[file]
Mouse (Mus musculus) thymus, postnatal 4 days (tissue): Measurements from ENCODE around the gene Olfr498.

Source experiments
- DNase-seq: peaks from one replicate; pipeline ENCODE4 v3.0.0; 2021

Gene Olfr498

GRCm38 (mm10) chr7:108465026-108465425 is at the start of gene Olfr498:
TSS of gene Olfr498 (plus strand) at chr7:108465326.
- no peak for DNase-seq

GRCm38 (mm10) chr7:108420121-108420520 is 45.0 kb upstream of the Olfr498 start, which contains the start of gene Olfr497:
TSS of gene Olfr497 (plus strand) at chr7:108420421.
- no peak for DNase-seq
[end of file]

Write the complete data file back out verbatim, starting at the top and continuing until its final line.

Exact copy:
Mouse (Mus musculus) thymus, postnatal 4 days (tissue): Measurements from ENCODE around the gene Olfr498.

Source experiments
- DNase-seq: peaks from one replicate; pipeline ENCODE4 v3.0.0; 2021

Gene Olfr498

GRCm38 (mm10) chr7:108465026-108465425 is at the start of gene Olfr498:
TSS of gene Olfr498 (plus strand) at chr7:108465326.
- no peak for DNase-seq

GRCm38 (mm10) chr7:108420121-108420520 is 45.0 kb upstream of the Olfr498 start, which contains the start of gene Olfr497:
TSS of gene Olfr497 (plus strand) at chr7:108420421.
- no peak for DNase-seq